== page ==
Bus tours generally take you fun places; they take you sightseeing. But a recent bus tour took Lane County participants on a trip into environmental justice — or the lack of it. Small houses cringed in front of smokestack plumes and neighborhood residents told of days the smell of chemicals have them hiding in their houses, their children stricken with asthma attacks. This isn’t happening in some big dirty city in some other state. It’s in west Eugene.
Lisa Arkin of Beyond Toxics led two schoolbuses packed with local residents on a tour of neighborhoods and the toxic industries that impact them. Participants included Mayor Kitty Piercy, Commissioner Rob Handy, City Councilors Andrea Ortiz and George Brown, and councilor candidate Juan Carlos Valle. Ben Duncan, chair of Gov. Kitzhaber’s Environmental Justice Task Force and others representing state and federal interests attended as well.
City Councilor Pat Farr, who is running against Handy for the North Eugene commissioner’s seat, was signed up but did not arrive for the event — River Road in the north Eugene district is one of the impacted areas that was toured.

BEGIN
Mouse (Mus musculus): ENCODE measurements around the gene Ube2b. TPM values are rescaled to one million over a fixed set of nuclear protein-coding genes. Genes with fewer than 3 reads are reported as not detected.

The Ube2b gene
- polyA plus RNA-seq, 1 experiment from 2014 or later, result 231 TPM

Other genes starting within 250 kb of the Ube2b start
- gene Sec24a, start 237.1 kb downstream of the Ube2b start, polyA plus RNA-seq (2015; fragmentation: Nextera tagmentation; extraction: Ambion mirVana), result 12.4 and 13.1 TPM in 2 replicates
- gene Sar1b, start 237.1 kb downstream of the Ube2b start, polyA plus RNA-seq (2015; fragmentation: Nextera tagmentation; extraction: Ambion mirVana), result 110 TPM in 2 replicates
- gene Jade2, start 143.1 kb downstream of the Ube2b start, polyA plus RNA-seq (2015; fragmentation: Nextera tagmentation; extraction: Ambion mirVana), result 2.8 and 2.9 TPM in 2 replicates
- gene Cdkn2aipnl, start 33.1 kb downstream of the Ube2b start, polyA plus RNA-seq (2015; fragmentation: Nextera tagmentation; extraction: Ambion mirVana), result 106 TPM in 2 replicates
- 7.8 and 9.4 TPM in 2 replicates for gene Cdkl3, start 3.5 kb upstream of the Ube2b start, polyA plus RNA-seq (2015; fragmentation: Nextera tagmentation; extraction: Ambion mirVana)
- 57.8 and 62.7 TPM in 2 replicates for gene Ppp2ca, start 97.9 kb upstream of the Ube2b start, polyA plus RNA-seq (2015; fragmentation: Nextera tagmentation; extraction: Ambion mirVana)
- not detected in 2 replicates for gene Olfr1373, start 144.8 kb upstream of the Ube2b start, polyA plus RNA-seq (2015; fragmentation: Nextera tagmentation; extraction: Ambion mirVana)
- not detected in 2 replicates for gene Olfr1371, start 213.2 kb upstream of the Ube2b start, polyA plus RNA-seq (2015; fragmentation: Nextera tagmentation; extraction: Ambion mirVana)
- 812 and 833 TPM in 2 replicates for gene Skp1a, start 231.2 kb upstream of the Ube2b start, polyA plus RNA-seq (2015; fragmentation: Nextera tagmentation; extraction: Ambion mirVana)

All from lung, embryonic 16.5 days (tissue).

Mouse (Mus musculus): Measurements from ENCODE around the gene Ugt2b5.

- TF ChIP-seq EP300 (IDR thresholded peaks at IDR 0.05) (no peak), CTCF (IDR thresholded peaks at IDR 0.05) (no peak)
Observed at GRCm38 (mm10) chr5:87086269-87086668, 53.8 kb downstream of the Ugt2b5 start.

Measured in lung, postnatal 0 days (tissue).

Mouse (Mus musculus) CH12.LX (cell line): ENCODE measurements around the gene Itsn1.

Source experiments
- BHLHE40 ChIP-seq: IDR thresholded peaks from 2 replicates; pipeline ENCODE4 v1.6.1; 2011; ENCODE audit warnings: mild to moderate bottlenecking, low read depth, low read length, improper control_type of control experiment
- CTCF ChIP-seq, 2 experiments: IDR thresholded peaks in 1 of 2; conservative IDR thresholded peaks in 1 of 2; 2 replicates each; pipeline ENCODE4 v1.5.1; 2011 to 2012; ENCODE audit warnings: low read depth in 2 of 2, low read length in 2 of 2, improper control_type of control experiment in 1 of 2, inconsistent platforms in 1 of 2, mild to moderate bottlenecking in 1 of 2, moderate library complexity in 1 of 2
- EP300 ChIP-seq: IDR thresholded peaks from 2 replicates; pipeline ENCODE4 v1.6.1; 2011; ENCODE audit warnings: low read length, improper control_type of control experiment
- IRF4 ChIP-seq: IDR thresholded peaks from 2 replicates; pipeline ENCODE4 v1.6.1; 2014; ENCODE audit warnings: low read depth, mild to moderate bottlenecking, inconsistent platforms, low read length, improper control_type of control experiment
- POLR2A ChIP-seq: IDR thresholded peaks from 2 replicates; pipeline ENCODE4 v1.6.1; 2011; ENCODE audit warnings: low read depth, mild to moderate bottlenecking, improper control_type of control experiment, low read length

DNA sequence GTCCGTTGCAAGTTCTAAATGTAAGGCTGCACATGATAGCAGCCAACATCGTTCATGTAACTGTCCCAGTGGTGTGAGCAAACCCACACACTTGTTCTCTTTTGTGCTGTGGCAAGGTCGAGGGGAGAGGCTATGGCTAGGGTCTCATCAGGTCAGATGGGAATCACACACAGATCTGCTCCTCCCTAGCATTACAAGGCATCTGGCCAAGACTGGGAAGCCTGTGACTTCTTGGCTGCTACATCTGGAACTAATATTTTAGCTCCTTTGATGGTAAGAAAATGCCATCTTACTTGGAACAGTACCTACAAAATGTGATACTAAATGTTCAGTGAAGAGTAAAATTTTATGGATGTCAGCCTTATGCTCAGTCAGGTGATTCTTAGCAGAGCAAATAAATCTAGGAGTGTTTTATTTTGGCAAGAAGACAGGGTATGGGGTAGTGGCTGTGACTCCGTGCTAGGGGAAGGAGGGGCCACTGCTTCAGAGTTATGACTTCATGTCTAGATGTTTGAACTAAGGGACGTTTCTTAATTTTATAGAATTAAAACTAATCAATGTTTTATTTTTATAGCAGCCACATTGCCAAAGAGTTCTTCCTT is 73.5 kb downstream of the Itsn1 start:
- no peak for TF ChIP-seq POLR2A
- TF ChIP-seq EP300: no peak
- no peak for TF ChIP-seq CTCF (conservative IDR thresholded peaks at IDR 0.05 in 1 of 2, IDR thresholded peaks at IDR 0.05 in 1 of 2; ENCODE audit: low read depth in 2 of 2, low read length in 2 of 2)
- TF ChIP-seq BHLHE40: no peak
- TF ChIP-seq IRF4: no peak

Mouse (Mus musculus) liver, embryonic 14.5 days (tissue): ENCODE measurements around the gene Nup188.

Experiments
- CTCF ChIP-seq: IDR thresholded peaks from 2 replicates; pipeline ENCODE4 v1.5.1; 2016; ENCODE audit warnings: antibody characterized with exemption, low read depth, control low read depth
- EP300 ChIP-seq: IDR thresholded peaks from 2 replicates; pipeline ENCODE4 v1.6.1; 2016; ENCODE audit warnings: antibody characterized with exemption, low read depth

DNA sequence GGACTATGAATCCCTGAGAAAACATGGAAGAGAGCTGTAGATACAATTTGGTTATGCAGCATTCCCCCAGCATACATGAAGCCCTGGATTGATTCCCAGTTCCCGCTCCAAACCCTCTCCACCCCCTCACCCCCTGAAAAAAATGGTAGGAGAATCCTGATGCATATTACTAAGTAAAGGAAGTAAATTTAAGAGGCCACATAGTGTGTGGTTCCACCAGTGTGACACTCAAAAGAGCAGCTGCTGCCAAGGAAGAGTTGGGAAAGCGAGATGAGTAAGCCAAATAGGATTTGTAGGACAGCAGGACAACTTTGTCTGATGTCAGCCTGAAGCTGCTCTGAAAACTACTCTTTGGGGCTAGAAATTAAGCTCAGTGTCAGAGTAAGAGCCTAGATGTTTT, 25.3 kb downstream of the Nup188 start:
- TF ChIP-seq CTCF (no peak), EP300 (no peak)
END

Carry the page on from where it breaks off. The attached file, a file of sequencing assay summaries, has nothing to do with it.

Mixed in with neighborhood residents were students from the UO, as well as representatives from the Lane Regional Air Protection Agency (LRAPA), the agency that monitors and enforces air quality issues. The tour was part of a three-day wide-ranging community discussion of environmental justice that took place everywhere from a church to the UO campus.
The bus tour was a collaboration between Beyond Toxics and Centro LatinoAmericano. Many of the people who are affected by the air, water and soil pollution in West Eugene are Latino, and several spoke of the conditions they face through a translator. According to the Environmental Protection Agency, which was one of the sponsors of the tour, minority and/or low-income communities often face a disproportionate exposure to environmental harms.
Arkins says that many argue that the industries were there first, before the neighborhoods, but she points out that some of the housing was built for the people who would be working places such as the Union Pacific railyard, and some of the schools were in place before the industries were.
Arkin says the Eugene Toxics Right-to-Know reporting system shows that Bethel schoolchildren breathe approximately 72 pounds of toxic chemicals a year.
The tour included the UP railyard site and its toxic groundwater pollution; a flooded auto wrecking yard near ponds that are home to the western pond turtle; Murphy Plywood, which emanates formaldehyde, a known carcinogen; and Georgia-Pacific Chemical, a Koch Industries company that puts out 36,000 pounds of air toxics a year, according to LRAPA, to name only a few. Many of the industries were in close proximity to schools, homes and even a daycare center.
For more on the effort to bring environmental justice to west Eugene, visit BeyondToxics.org